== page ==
This technical paper also discusses issues related to availability of and access to land and water resources, and the impact of other sectors using these resources on the direction of aquaculture both in terms of species produced and the production systems. In the light of probable increase in competition for land and water in many aquaculture producing countries in Asia, there will inevitably be increasing pressure to intensify aquaculture productivity through the use of more commercial feeds than farm-made feeds. Urbanization has influenced both the level and distribution of income and dietary habits which are driving upwards the demand for high-value fish species with significant implications for feed supplies. Due to the increasing prices of ingredients, aquafeed prices, especially the prices of compound aquafeeds, may increase further and a shortfall in the local supplies will compel importation of aquafeeds. Of the ingredients, fishmeal and fish oil are highly favoured for aquafeeds and aquafeed production is under increasing pressure due to limited supplies and increasing price of fishmeal and fish oil. This review also outlines initiatives that are searching for substitutes for fishmeal and fish oil so as to position the industry to meet the challenge of securing aquafeed for sustaining aquaculture.
To regulate the rising commodity prices would require governmental interventions.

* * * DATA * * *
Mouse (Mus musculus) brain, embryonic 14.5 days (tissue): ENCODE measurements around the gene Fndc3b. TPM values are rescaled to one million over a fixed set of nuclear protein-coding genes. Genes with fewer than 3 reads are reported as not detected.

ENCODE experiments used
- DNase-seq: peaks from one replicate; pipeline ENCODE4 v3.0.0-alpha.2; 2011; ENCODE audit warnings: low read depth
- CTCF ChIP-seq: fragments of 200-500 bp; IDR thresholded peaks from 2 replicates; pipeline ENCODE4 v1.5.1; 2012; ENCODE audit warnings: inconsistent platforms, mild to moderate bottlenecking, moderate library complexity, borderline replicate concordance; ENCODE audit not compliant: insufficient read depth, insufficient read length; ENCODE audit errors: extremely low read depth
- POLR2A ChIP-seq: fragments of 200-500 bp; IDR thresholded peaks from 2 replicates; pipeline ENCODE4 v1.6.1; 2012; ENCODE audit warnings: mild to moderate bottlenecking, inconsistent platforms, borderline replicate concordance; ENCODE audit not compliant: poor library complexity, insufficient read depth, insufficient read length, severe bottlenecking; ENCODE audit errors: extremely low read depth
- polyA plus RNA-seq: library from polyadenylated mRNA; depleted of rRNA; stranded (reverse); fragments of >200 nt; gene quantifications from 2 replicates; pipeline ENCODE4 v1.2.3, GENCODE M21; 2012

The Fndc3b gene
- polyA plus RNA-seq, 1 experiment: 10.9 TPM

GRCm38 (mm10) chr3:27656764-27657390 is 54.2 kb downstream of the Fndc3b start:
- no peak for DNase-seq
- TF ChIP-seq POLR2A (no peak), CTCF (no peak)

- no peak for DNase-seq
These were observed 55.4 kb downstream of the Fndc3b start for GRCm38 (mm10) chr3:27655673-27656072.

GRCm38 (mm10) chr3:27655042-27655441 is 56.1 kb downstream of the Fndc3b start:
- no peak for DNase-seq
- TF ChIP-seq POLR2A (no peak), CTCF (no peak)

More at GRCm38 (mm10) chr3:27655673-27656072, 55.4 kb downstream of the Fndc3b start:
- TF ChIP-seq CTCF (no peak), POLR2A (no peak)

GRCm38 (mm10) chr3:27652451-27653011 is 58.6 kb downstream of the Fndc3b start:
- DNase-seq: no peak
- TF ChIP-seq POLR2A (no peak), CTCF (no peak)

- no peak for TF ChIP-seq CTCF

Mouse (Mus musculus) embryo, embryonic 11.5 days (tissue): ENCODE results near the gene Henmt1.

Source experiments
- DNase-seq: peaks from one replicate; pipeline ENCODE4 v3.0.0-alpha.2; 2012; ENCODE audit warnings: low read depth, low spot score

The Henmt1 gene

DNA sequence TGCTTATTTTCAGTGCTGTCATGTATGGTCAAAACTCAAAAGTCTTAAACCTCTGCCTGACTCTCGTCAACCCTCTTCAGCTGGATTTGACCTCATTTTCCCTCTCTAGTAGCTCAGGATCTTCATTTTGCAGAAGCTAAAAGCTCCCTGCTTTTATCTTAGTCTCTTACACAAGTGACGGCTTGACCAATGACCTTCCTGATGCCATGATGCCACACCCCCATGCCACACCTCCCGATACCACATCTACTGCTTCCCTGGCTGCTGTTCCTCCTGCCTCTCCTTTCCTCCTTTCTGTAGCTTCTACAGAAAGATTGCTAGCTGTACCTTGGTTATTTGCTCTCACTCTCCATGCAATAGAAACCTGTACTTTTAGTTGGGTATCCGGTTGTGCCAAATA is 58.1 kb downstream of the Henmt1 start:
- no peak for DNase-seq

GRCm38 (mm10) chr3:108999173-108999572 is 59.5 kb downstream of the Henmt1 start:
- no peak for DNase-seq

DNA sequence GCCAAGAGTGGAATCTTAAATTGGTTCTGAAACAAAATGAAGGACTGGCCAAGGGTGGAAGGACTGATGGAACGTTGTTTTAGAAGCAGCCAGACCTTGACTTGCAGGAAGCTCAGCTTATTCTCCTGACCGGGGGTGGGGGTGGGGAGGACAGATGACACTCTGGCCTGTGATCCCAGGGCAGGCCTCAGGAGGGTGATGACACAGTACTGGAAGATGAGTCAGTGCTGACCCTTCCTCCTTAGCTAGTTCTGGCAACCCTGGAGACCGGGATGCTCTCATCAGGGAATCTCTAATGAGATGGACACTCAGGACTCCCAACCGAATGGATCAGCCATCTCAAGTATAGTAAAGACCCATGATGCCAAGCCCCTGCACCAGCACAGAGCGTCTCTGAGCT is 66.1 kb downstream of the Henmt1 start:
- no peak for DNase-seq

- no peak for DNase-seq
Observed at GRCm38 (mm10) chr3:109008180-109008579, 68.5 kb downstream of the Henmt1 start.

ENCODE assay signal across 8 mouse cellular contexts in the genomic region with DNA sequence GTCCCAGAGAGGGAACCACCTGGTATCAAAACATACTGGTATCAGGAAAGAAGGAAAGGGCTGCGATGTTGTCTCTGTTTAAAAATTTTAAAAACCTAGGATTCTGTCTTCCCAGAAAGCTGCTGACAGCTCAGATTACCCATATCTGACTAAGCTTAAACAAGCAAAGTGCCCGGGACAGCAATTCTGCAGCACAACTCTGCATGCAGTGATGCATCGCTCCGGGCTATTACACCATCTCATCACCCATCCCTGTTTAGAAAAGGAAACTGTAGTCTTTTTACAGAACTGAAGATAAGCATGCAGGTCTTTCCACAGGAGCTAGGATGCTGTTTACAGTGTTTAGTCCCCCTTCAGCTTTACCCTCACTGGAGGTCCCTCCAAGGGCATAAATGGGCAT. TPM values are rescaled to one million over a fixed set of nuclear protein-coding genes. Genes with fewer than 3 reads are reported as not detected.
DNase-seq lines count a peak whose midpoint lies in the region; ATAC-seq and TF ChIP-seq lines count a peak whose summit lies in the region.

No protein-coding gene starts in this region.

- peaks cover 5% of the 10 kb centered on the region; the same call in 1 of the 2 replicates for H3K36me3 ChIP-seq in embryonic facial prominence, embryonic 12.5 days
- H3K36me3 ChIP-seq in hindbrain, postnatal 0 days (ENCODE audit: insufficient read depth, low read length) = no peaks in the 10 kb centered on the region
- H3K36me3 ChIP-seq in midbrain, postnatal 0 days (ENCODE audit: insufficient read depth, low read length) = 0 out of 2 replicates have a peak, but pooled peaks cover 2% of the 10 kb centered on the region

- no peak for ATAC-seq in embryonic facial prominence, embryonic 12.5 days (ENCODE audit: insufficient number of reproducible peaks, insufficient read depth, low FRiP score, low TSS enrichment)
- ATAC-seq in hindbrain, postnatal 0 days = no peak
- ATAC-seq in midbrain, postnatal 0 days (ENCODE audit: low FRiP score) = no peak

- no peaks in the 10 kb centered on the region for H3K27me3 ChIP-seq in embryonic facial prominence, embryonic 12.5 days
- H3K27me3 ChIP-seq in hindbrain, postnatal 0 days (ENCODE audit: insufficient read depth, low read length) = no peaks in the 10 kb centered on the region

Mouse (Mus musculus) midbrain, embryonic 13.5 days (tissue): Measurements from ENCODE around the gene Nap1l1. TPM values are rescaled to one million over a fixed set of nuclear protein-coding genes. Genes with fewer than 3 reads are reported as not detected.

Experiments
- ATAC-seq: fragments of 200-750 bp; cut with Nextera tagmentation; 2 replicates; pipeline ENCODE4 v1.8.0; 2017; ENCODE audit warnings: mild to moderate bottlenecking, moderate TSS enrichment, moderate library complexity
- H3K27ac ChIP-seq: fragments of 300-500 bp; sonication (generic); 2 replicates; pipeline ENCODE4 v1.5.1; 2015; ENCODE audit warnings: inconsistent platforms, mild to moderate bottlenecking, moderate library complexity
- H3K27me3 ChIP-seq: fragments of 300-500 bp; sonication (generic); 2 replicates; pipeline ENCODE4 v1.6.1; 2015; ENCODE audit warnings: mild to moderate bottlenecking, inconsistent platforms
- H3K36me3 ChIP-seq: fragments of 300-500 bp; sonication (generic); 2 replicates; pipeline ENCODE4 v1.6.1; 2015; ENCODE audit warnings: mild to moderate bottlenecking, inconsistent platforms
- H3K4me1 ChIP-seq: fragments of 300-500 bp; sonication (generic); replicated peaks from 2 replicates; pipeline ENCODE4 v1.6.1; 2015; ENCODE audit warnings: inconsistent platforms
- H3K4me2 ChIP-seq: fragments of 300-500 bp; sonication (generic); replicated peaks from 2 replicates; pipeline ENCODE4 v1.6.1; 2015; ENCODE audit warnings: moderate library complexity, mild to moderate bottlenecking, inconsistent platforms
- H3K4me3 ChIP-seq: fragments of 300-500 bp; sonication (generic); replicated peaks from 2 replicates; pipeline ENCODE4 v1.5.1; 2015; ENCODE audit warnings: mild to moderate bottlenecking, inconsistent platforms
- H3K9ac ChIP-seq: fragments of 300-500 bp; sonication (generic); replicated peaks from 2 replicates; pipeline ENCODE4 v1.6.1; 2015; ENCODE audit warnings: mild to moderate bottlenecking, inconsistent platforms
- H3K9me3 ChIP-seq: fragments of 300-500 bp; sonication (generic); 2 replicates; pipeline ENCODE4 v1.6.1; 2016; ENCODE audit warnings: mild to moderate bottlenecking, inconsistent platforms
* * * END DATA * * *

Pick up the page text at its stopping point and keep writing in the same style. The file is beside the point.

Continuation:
A brief overview of coping strategies to strengthen national capacity to address the issue of aquafeed supply and to mitigate rising prices of aquafeed ingredient is given. These strategies include policies, research and private sector and farmers’ initiatives.


Contents


Preparation of this document (Download pdf 243 kb)
Abstract
Contributors
Introduction
Abbreviations and acronyms

1. Assessment of aquaculture production with special reference to Asia and Europe  (Download pdf 826 kb)
1.1 Recent trends in aquaculture production
1.2 Projected global aquaculture production with contribution from Asia and Europe and the implications for aquafeeds
1.3 Emerging trends in aquaculture practices and the implication for feed demand
1.4 Fish consumption patterns in Asia and Europe and the implications for the use of feed in aquaculture
2. Status of and trends in aquafeeds with special reference to Asia and western Europe  (Download pdf 2,170 kb)
2.1 Impacts of recent market volatility on aquafeeds in western Europe and Asia
2.2 T ypology of compounded aquafeed production in western Europe and Asia
2.3 T ypes and composition of aquafeeds used
2.4 Positioning of the industry to meet the challenge of securing aquafeed to sustain aquaculture
2.5 Research aimed at sustainable supplies of aquafeeds
3. Potential impact of nutrient substitutes in aquafeeds on fish health and on the food safety of aquaculture products  (Download pdf 55 kb)
3.1 Impacts of rising aquafeed costs and price volatility on the health and productivity of fish
4. Coping strategies and management measures to strengthen national capacity to ensure aquafeed supply  (Download pdf 74 kb)
4.1 Government and policies
4.2 T he role of regional/international organizations
4.3 Role of the private sector
4.4 Farmers’ coping strategies to mitigate the rising costs of aquafeed
References  (Download pdf 163 kb)